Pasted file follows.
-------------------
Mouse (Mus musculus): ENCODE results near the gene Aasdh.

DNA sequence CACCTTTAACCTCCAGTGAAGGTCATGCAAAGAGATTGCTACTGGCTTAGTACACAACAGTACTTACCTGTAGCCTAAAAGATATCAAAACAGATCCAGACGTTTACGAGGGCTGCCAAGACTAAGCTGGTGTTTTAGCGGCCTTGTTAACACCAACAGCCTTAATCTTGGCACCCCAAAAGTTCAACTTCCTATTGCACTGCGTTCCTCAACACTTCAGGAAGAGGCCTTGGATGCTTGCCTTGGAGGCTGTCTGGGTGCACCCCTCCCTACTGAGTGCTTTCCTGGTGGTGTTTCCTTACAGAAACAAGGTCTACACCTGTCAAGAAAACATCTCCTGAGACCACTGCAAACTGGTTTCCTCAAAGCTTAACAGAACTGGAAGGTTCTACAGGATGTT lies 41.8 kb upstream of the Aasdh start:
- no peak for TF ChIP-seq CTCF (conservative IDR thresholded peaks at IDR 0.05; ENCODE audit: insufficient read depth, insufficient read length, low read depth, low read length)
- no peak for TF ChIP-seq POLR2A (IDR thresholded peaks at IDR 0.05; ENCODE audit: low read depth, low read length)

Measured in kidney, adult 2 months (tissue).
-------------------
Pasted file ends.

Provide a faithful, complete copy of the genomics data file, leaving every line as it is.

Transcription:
Mouse (Mus musculus): ENCODE results near the gene Aasdh.

DNA sequence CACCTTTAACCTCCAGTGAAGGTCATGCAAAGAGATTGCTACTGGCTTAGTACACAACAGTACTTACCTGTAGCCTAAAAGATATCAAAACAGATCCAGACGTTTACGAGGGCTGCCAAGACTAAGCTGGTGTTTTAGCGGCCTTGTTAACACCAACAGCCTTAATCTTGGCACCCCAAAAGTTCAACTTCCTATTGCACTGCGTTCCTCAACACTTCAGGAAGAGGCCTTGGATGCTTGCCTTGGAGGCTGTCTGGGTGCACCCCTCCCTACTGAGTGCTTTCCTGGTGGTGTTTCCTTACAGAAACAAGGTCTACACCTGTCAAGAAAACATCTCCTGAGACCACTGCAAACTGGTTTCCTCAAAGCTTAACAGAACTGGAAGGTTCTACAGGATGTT lies 41.8 kb upstream of the Aasdh start:
- no peak for TF ChIP-seq CTCF (conservative IDR thresholded peaks at IDR 0.05; ENCODE audit: insufficient read depth, insufficient read length, low read depth, low read length)
- no peak for TF ChIP-seq POLR2A (IDR thresholded peaks at IDR 0.05; ENCODE audit: low read depth, low read length)

Measured in kidney, adult 2 months (tissue).